Though this list is by no means extensive or exhaustive, I think we can all agree that if there is something/anything out there, there has been/will be a movie based on it.

You know it's only a matter of time...
But wrapping it up Tuesday: when it gets REALLY bad...

Tuesday, February 9, 2010

Where Have All The Ideas Gone?, part 2

Last Thursday, I proposed the idea that perhaps Hollywood needs to be a bit more original when coming up with ideas for movies. Today, I will explore further why that is the case.

The Remake
Remakes are often started by the following conversation:

  Studio Executive 1: "You know, _______ did extraordinarily well at the box office."
  Studio Executive 2: "Then what are we waiting for? Let's greenlight _______ 2!"
  Studio Executive 1: "_______ 2? But [the main character [or bad guy] died/ there is no more conflict/ the world has been saved]!
  Studio Executive 2: "Hmmm... Well, let's get a new actor in there and tell the story again!"

The concept behind a remake is pretty cut-and-dry. They are often used on movies that are old (that they want to introduce to a new audience), low-budget (that they want to make with more money), or good (that they want to completely mess up). Oft-times they will change the name of the film slightly, in an attempt to either admit that what they're doing is wrong, or to trick people into seeing a film with a name that will strike a eerily-familiar cord with viewers.

I'm betting it's the latter.
Remakes are usually made to be a flash-in-the-pan; that is, make a lot of money the first few opening weekends, then be quickly forgotten. Gone is any caring for the original or any hopes to make an actually good film, and present are the hopes of making truckloads of cash before word gets out that it's not a good movie.

I mean, come on!
  Most grievous offenses—
Psycho, Alfie, The Pink Panther, The Italian Job
  Ones I'm glad they haven't made... yet—
Once Upon a Time in the West, To Kill a Mockingbird, It Happened One Night

This summer, Peter and Ellie's lives will change in one night.
The Reboot
The reboot is a fairly new invention, emerging in the past decade or so. The idea behind a reboot stems in its terminology: to take something already in existence and restart it.

Because calling it a "ctrl + alt + del" wasn't as catchy.
By doing this, studios have the freedom of choosing new actors, settings, storylines, themes, and pretty much anything else they want for their movies, but also have the luxury of the populace already knowing the gist of and liking the series. A reboot differs from a remake in that remakes often stick to original ideas that are just revamped, whereas a reboot is a complete mulligan of an entire series. In a reboot, all bets are off regarding anything from previous installments (usually referred to as the "canon"). For an example, take the following conversation:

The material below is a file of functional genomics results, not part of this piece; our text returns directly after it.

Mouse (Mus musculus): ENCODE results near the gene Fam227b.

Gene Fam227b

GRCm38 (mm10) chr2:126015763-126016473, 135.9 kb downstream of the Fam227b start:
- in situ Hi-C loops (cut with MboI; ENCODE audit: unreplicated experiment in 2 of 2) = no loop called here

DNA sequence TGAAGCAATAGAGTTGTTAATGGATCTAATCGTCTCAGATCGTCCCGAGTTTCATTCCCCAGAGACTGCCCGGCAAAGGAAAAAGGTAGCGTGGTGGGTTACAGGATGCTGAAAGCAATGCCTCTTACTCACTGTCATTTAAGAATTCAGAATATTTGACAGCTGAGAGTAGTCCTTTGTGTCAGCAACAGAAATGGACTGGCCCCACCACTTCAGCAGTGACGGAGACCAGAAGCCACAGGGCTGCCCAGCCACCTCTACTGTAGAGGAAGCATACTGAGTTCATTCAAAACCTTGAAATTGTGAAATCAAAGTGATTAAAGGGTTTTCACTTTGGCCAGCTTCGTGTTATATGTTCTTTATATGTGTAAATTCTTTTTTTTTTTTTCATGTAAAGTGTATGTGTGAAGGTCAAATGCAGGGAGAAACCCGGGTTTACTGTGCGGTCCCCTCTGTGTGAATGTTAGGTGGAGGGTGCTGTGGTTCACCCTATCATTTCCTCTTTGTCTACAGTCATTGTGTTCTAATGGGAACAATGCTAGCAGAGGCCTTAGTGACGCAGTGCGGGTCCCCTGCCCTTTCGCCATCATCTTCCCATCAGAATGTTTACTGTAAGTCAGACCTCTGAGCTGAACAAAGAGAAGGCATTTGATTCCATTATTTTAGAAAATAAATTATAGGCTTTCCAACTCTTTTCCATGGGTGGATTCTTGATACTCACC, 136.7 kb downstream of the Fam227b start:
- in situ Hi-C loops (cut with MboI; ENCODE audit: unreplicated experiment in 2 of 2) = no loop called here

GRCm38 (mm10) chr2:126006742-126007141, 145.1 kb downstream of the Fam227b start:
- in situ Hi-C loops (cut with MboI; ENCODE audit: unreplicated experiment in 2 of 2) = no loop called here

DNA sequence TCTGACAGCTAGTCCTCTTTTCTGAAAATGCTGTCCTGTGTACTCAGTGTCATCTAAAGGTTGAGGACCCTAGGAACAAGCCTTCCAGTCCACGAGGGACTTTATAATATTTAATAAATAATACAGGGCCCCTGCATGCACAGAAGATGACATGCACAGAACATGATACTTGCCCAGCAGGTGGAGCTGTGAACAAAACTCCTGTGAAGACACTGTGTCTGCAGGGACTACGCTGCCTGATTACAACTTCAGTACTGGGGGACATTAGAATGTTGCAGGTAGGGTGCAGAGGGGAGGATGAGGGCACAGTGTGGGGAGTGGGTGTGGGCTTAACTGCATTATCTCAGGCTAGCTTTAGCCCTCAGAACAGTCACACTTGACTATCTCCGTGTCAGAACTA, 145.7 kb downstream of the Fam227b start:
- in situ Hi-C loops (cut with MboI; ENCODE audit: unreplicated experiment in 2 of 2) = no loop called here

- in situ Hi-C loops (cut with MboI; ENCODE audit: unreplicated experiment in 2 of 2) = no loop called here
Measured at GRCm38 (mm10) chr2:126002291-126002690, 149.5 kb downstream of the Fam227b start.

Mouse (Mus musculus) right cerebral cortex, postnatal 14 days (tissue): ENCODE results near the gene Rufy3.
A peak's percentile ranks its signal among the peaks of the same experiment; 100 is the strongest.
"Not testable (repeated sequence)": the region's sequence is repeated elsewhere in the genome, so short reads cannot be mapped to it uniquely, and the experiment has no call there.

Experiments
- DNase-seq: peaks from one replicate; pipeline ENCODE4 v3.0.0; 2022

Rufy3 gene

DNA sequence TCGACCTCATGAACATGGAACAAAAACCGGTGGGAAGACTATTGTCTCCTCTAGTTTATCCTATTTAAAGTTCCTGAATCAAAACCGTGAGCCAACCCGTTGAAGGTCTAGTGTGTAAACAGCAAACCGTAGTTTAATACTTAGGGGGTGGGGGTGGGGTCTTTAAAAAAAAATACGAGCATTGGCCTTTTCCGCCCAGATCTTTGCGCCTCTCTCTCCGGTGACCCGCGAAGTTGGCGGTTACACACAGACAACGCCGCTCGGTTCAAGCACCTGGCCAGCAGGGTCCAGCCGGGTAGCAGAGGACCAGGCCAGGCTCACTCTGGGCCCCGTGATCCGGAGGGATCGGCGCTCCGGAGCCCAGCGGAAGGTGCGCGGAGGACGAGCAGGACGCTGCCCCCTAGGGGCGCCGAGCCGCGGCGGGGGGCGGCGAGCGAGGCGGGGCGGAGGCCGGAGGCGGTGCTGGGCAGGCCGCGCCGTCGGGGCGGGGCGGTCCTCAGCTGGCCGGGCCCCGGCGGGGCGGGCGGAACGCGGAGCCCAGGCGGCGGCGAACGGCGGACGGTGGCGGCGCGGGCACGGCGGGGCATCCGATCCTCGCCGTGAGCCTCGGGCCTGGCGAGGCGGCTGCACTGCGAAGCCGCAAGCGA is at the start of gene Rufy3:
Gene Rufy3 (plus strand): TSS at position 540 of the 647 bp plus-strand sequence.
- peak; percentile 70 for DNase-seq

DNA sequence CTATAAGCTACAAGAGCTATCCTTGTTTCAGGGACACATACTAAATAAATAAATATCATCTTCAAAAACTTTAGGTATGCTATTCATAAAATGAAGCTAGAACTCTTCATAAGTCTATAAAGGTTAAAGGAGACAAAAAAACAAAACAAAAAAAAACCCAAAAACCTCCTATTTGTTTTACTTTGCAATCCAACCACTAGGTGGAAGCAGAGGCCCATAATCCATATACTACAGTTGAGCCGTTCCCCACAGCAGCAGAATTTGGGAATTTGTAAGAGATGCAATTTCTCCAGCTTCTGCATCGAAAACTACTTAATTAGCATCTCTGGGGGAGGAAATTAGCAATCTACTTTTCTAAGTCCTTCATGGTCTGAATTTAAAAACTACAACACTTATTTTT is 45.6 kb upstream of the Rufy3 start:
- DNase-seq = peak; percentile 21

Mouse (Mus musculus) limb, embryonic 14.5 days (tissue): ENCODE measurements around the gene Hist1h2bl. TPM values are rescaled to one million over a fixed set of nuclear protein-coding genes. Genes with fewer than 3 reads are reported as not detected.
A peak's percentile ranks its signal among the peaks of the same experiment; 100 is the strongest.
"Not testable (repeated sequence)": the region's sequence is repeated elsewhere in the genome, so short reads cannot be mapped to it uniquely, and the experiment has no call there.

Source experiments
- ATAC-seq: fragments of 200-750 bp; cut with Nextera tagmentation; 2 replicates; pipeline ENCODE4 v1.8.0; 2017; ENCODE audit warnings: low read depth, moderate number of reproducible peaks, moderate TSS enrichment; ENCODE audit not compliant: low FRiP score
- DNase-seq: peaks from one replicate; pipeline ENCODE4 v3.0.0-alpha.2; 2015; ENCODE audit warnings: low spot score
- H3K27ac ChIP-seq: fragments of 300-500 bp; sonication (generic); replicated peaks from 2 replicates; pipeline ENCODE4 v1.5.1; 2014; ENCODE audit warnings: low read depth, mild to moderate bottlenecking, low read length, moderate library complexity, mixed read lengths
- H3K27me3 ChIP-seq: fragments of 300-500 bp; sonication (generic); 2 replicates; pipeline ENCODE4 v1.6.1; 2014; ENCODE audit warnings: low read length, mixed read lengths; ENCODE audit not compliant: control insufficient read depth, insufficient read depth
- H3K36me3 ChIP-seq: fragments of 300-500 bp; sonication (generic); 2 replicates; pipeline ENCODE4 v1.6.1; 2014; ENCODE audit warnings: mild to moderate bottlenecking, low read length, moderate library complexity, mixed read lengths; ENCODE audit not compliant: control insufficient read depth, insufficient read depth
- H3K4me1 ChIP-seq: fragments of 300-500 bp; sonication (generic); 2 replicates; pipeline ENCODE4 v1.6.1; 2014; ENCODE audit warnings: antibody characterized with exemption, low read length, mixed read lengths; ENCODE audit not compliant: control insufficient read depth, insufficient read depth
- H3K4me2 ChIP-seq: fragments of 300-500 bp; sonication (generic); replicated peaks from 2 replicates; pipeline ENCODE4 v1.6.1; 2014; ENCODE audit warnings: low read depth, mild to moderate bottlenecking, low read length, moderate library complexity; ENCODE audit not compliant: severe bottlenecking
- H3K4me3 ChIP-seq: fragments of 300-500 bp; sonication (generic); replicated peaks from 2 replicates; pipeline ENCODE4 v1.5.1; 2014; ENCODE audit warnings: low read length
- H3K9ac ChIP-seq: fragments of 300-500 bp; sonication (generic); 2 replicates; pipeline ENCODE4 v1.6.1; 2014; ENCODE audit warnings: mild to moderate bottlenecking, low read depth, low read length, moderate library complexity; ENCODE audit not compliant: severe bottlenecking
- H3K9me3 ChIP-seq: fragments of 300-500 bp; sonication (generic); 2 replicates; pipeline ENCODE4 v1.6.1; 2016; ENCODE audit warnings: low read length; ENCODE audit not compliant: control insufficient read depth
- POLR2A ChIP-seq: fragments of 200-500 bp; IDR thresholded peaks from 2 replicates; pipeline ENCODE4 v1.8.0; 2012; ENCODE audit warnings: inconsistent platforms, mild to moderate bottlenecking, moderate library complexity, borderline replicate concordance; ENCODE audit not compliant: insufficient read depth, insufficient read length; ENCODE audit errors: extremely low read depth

Studio Executive 1: "You know, _______ did extraordinarily well at the box office."
  Studio Executive 2: "Then what are we waiting for? Let's greenlight _______ 2!"
  Studio Executive 1: "_______ 2? But [the main character [or bad guy] died/ there is no more conflict/ the world has been saved]!
  Studio Executive 2: "Hmmm... Well, let's get a new actor in there and tell the story again! But this time, we'll make it edgy!"

When dealing with reboots, one often hears the word "gritty". This (I guess) stems from the frat-boy inspired philosophy that as long as you are redoing something, you might as well make it more hardcore this time around. While gritty reboots can work—making Batman dark and serious is one of the best moves the franchise ever made—it really makes me wonder at what point they will stop.

See how the man became the legend.
Reboots are usually not explained in the context of the movie itself. Why are we seeing James Bond acquiring his 007 title after 20 films of him already having it? Because we're starting over, that's why. In the most recent Star Trek installment, they actually did attempt to explain it—and did a rather nice job. (Granted, they had to use the "time warp" theory, which only works in something like Star Trek, but still.)

  Most grievous offenses—
Superman Returns, Hulk, Halloween
  Ones I'm glad they haven't made... yet—
Adventures in Babysitting, Song of the South, Spider-man 4

Oh, wait.
Coming up Thursday: when ideas are still copied, but not from movies...